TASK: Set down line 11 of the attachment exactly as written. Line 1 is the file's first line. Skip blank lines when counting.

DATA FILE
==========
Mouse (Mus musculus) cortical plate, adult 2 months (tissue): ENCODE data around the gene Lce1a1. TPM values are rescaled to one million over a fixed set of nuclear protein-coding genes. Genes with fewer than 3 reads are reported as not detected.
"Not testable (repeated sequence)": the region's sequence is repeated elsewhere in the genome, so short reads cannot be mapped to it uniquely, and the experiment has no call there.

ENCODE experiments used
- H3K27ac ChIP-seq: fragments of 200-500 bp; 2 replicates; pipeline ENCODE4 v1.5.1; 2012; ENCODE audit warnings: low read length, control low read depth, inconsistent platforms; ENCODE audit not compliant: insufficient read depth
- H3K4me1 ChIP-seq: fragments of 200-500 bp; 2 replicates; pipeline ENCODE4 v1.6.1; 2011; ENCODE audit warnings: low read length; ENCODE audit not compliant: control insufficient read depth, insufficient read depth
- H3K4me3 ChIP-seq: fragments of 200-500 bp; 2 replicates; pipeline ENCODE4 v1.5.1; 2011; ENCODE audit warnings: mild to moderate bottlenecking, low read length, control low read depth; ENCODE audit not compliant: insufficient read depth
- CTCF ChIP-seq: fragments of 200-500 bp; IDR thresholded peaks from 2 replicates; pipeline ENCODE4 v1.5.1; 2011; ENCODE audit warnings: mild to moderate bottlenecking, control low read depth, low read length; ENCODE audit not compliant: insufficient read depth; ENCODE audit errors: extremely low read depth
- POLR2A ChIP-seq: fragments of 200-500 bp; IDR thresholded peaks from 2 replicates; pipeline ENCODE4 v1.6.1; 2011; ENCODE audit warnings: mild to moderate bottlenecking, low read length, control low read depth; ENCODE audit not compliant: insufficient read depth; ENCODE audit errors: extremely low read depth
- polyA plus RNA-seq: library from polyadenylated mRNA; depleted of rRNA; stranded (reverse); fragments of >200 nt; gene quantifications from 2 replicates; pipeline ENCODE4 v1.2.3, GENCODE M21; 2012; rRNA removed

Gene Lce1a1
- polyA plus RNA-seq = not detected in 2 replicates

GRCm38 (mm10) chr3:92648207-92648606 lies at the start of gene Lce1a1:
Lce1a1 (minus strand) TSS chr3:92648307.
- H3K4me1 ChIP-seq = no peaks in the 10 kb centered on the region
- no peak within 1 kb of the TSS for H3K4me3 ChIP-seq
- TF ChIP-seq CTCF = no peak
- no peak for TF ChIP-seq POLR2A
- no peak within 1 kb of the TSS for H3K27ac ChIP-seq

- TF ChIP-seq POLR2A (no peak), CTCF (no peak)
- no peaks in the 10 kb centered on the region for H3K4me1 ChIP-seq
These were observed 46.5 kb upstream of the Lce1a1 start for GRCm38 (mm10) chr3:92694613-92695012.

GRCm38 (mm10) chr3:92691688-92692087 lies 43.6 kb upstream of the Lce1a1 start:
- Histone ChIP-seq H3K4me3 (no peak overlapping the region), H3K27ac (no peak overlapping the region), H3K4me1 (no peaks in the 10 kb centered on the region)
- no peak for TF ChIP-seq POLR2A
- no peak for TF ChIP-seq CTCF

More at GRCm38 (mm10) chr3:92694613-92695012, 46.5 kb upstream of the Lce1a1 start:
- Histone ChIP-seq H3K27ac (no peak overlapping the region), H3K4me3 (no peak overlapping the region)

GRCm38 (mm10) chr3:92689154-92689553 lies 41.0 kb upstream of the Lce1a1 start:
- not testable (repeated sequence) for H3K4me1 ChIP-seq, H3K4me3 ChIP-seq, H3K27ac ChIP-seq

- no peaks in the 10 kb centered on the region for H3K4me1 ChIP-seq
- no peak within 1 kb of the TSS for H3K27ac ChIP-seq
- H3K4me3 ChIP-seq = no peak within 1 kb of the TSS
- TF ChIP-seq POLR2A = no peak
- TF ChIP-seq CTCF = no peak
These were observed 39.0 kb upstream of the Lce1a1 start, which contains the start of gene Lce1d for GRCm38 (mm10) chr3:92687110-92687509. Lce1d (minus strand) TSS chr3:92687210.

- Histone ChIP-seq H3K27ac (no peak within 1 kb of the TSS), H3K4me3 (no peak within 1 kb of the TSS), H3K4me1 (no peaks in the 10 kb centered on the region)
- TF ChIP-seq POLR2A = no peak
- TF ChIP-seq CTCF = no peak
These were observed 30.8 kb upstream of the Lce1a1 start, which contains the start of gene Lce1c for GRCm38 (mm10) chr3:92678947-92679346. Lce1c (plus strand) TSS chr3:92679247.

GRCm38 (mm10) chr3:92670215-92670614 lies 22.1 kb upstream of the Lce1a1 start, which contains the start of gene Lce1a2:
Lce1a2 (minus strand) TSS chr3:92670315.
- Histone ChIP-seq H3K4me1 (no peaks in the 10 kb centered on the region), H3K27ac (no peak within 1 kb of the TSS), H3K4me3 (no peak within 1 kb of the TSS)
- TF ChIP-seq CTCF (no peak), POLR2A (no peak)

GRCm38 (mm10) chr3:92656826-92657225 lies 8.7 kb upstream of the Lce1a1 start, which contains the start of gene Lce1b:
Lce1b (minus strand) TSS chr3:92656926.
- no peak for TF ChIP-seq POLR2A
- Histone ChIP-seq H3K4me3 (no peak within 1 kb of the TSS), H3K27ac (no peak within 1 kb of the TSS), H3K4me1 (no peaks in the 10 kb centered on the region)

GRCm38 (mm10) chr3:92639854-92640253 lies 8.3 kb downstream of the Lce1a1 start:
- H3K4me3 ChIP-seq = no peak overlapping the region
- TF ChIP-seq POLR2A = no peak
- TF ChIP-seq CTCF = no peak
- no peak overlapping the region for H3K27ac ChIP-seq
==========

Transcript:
- polyA plus RNA-seq = not detected in 2 replicates